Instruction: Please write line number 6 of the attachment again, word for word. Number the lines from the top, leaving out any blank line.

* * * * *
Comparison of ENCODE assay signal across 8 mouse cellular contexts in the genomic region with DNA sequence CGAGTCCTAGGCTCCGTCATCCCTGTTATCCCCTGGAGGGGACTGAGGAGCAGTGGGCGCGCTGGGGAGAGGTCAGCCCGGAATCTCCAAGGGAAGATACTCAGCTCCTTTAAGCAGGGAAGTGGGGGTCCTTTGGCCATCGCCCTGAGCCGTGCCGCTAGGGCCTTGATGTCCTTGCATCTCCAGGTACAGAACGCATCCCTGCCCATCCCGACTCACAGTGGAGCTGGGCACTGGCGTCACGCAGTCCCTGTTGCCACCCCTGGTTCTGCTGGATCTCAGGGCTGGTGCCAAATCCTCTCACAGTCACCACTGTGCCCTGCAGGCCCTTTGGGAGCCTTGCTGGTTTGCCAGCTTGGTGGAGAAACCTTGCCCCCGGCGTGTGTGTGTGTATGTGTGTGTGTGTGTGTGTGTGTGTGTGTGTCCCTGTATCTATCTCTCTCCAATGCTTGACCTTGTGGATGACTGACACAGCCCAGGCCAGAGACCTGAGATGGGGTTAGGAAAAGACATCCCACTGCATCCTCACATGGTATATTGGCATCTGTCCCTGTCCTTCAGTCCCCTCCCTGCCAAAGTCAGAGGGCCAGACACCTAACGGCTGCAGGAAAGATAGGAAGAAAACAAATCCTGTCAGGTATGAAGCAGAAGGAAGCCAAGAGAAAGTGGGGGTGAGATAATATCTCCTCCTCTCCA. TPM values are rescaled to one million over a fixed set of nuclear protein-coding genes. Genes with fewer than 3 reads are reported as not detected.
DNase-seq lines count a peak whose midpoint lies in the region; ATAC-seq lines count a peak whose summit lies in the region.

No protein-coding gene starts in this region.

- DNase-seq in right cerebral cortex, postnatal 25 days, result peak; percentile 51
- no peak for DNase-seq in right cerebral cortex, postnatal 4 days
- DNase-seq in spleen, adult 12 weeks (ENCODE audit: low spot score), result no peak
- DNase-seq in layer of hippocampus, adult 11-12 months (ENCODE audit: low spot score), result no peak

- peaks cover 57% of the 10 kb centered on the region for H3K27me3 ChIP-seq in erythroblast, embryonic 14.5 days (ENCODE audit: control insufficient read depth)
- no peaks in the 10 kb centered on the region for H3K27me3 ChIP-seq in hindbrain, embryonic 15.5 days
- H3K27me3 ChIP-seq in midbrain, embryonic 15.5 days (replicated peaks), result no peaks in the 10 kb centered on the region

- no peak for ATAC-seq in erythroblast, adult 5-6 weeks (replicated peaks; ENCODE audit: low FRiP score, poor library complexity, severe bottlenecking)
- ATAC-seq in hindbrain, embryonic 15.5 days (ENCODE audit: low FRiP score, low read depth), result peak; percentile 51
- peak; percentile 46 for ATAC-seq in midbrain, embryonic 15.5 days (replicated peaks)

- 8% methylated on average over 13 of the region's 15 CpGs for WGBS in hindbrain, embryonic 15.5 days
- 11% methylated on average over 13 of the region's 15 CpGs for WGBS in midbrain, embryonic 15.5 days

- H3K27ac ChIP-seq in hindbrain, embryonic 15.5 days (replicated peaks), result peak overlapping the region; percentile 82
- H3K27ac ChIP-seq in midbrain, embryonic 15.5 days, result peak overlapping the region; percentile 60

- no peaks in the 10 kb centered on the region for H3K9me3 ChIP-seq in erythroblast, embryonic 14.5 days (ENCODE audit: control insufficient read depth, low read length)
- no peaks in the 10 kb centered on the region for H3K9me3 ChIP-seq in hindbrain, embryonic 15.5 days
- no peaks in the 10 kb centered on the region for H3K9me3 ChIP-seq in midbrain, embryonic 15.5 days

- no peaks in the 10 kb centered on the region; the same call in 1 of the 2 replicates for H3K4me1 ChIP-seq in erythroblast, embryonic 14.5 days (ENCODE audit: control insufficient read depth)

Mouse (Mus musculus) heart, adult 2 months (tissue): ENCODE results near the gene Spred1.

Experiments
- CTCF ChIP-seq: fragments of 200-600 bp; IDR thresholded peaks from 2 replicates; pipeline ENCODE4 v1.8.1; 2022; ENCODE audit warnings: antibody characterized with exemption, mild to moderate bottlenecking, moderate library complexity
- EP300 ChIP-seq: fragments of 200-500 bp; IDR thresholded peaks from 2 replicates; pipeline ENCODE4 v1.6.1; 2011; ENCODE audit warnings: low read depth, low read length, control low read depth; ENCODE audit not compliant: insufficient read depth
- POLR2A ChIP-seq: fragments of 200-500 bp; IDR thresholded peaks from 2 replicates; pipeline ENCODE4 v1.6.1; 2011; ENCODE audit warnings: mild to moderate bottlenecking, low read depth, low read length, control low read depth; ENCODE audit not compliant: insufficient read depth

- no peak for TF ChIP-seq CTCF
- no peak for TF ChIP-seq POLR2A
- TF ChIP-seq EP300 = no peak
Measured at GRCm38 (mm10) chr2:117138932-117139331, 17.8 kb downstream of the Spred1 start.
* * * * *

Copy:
- DNase-seq in spleen, adult 12 weeks (ENCODE audit: low spot score), result no peak